Microsoft Band 3 may be coming in response to broken wristband issues

Kareem Anderson

When looking back at Microsoft’s Redstone release roadmap and aligning it with sourced info about the company’s hardware plans, it made for the tidy narrative that customers should expect to see new products sometime early 2017, rather than the more traditional holiday season of 2016.

However, reports crept up on the internet following the 4th of July holiday implying that Microsoft may yet still have something to offer eager customers, come holiday season 2016. According to Mary Jo Foley of ZDNet fame, Microsoft may still be aiming to introduce new hardware in early 2017 such as the rumored AIO Surface workstation or a Surface Phone, thus making its 2016 fall announcement focus more along the line of a refresh of current products.

Buried in the piles of Surface references and details lay a nugget about a potential upgrade in hardware for the Microsoft Band, making it perhaps the only new device to be showcased at this possible hardware event this fall.

There’s also been some speculation that Microsoft may announce a new version of its fitness band some time soon, as a number of users of current Band 2 devices are reporting problems with the skins of those devices splitting and tearing. Band 2 is not a Windows 10-powered device, nor is it a Surface-branded device. I’ve had no word as to whether subsequent bands will be Windows 10-powered and/or Surface-branded.”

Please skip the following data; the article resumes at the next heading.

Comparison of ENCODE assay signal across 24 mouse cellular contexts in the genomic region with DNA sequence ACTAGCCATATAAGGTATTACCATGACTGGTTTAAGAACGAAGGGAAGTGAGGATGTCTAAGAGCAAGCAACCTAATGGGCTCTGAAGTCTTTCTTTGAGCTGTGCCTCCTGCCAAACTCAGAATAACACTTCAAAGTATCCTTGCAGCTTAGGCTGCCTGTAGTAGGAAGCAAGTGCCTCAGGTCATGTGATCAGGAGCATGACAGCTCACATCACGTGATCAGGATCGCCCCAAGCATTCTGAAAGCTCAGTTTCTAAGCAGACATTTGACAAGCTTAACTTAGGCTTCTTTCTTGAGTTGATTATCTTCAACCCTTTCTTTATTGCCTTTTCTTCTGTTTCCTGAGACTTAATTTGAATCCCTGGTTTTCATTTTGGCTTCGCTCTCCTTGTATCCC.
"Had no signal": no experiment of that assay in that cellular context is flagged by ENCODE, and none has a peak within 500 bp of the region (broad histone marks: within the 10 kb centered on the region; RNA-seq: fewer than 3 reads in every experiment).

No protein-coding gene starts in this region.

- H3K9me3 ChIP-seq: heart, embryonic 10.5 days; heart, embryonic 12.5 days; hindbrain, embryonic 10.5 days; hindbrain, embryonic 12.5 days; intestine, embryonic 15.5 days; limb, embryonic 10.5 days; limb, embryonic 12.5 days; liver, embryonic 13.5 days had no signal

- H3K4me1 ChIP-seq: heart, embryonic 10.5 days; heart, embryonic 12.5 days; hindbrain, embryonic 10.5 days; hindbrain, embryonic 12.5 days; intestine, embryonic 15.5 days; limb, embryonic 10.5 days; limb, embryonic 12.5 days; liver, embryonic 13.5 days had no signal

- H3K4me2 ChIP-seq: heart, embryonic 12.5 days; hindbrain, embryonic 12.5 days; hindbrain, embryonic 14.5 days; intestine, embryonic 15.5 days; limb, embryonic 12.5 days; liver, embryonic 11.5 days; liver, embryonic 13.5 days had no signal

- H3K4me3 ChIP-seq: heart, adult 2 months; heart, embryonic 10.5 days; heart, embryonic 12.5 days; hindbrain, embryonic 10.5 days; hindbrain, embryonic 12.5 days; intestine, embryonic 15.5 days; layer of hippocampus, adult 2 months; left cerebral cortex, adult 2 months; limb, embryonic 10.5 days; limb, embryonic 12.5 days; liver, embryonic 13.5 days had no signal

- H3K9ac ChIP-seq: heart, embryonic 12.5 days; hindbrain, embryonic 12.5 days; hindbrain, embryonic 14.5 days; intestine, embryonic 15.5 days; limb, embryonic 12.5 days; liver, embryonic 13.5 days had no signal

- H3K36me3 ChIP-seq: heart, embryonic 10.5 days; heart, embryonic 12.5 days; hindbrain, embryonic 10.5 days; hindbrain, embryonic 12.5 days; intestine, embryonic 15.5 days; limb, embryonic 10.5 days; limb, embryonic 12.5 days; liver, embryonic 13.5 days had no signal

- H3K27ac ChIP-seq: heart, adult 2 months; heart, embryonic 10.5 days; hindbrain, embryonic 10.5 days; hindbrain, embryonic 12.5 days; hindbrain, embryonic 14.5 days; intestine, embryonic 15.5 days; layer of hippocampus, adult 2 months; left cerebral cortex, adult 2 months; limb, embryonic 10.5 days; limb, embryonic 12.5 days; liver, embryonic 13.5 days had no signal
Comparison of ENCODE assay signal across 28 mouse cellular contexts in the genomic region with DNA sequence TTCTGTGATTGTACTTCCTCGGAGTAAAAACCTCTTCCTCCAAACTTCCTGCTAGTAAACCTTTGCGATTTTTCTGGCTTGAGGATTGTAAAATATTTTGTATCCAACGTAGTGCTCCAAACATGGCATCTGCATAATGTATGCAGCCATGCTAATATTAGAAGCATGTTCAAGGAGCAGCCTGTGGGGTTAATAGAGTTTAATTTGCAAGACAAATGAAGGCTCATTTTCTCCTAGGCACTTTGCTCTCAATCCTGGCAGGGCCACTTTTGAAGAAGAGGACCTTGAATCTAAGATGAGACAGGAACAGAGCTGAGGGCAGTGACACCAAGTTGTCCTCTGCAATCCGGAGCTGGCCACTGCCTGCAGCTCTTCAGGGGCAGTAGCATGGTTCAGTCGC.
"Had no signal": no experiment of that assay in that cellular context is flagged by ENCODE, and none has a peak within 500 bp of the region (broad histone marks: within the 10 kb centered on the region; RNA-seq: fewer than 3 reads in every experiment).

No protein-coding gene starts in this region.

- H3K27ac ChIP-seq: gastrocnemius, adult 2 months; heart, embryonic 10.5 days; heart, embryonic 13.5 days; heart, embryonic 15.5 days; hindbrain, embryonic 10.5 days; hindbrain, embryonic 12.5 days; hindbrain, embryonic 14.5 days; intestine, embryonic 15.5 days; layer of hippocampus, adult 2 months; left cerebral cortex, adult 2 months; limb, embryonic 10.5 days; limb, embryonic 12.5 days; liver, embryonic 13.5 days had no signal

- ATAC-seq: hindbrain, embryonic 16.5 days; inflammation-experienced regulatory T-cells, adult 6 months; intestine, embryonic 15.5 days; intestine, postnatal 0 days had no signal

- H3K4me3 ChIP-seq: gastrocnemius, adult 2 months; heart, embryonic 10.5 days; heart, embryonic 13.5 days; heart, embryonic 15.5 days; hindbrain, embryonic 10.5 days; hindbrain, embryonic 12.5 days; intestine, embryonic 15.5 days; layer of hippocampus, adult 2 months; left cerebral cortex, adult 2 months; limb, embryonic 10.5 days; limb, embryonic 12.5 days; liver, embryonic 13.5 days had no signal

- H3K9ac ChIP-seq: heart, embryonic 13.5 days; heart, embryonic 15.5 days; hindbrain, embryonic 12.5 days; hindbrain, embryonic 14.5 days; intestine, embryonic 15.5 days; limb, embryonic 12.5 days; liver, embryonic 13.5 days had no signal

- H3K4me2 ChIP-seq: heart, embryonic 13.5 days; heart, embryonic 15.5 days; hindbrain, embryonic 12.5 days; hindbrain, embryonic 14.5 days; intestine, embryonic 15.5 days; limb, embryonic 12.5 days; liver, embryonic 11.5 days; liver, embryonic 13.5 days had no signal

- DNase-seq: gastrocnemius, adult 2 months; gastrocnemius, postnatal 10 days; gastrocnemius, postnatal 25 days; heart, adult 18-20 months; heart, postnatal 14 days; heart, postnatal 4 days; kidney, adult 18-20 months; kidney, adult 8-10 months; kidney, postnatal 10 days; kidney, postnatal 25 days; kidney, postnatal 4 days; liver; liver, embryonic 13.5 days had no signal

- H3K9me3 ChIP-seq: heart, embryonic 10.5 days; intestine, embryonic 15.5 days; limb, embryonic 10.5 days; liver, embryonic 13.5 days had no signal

Microsoft recently updated the thermal plastic elastomer silicone strap of the Band 2 after numerous complaints about breakage and expedited wear and tear from users. The update to the strap was done with little fanfare as Microsoft quietly began shipping Bands to retail outlets with updated lot numbers as indicators that the products were indeed different that the previously tear-prone predecessors.

Even with the upgraded straps, some users have still had issues with the Band 2, and perhaps Microsoft has found a more permanent solution they would like to get into the hands of its customers as soon as possible.

Microsoft officials aren’t commenting on any of this; everything in this post is based on sources and rumors.”

As Foley points out, several times in during the report, much if not all of the information being discussed at this period are mainly rumors and speculation based on reading very delicate tea leaves. As Microsoft has proven in the past, it could quickly pivot and repurpose projects, delay timeframes, or abandon hardware if it’s not up to the company’s standards. We’ll just have to wait and see what the next few months bring.